Field Music: Phase One, Liverpool


Field Music

Field Music are starting early in 2020, Getintothis’ Steven Doherty is there to check out their new wartime direction.

Field Music have always escaped Getintothis’ live tentacles, seemingly a bit fey for our liking, but tonight we are very much giving them a whirl on the back of the release of their upcoming album Making A New World.

It is their most ambitious album to date.

A 19 track concept album about World War One, which may not sound like everybody’s idea of fun, but it’s a very loose concept, more about the events surrounding the war than the conflict itself.

Tonight is not a gig in the conventional sense, it’s one of those becoming-ever-more-popular “album launch shows”, that Phase One excel at and which usually involve the band playing loads of songs that you don’t know because the album hasn’t actually “launched” yet, followed by them standing around sheepishly signing copies.

And straight from the off, Field Music are feeling kinda awkward.

They’re not quite sure how to explain the album, they try to iron out the concept for the sake of the audience, and after a few minutes waffle, they decide what they are going to say about it.

“It’s not a proper gig so you get what you’re given, it’s all in the album notes If you need it explaining”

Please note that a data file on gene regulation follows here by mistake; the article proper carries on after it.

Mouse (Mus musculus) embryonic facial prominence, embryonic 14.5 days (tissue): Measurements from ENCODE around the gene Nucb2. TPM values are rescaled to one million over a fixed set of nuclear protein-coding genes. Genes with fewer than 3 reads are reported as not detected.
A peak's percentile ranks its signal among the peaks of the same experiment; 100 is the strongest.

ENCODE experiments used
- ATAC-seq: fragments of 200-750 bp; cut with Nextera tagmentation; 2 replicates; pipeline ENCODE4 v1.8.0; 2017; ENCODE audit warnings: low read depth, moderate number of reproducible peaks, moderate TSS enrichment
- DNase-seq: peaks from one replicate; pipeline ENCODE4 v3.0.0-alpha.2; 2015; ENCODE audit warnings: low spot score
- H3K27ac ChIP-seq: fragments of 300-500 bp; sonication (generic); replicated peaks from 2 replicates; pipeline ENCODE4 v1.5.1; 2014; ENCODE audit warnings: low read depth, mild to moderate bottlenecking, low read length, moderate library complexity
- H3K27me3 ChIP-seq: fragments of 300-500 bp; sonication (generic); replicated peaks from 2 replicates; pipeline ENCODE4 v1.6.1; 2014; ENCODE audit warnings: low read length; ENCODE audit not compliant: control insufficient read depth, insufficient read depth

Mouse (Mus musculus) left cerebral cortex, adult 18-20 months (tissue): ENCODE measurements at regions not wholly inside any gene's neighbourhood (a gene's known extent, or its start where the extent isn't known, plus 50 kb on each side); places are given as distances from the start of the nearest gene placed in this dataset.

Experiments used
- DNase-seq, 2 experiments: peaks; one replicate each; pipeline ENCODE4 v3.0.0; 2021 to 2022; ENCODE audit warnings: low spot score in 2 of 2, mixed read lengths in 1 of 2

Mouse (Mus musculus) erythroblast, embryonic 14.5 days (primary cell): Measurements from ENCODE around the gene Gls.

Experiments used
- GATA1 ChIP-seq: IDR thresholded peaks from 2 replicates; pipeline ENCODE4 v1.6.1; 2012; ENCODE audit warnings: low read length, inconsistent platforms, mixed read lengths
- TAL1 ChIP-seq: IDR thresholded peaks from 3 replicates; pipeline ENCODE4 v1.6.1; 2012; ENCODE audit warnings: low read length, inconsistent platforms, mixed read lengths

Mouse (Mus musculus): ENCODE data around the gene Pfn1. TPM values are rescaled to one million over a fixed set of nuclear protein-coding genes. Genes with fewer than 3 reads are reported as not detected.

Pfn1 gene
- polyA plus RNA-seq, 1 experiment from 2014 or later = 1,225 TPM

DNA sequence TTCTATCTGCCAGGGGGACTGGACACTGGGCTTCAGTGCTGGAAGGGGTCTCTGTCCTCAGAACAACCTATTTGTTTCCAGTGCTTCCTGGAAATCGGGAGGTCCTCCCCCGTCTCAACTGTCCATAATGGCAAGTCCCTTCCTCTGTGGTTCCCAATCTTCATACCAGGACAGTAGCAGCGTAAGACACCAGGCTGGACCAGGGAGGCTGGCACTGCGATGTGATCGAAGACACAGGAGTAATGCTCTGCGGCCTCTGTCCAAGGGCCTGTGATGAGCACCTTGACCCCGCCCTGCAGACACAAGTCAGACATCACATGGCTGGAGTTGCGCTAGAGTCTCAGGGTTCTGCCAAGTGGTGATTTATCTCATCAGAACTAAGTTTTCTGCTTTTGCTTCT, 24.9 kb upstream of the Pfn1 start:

Which is fair enough.

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A Change Of Heir is the first stand out, with its tale of gender reassignment of all things, connected to the war with the coupling of a hypnotic tune.

Do You Read Me follows on, another catchy number, a shining example of the harmonious Brewis brothers with their trademark sound.

Tonight they are very much aided and extended to a polished five piece, which gives an extra layer of sound, appreciated very much by the somewhat busy crowd, most of which you can tell have been gagging to get back to gigging since New Year’s Day.

“Shall we do a old one?”

Yes they shall, before ploughing into Them That Do Nothing followed by a changeover of drums and vocals for their last big single Disappointed.

The Noisy Days Are Over finishes the trio of old stuff.

It seems clear that at some point the zeitgeist is gonna hit them, the music is too good not to, and they are going to be the as yet undiscovered diamond in the rough.

And let’s hope it’s this album, judging by the amount of work they’ve done towards it, you can tell they’ve invested a lot into the concept.

There follows some proper North East badinage between the brothers Brewis, before they utter the immortal words, “Gonna do a song about the development of sanitary towels”, which leads into new album highlight Only In A Man’s World.

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They laugh at the fact that they’ve had to do “research for the album” rather than just make normal music, showing their dedication to the cause.

The last song of their scheduled set is Money Is A Memory, and as they explain, it’s about the final payment of 91 million pounds of war reperations in 2010.

And if that sentence isn’t for you, then maybe their album isn’t either.

And that’s that. Or so we think.

An enforced-by-the-crowd encore follows of A New Thing, from the 2011 (kinda) album of the same name, and then they are gone.

They over-riding feeling we are left with are a band releasing an album that they are kind of embarrassed about, nervous that they have no backdrop or context to back up their ideas.

They needn’t worry, the music will see them through.




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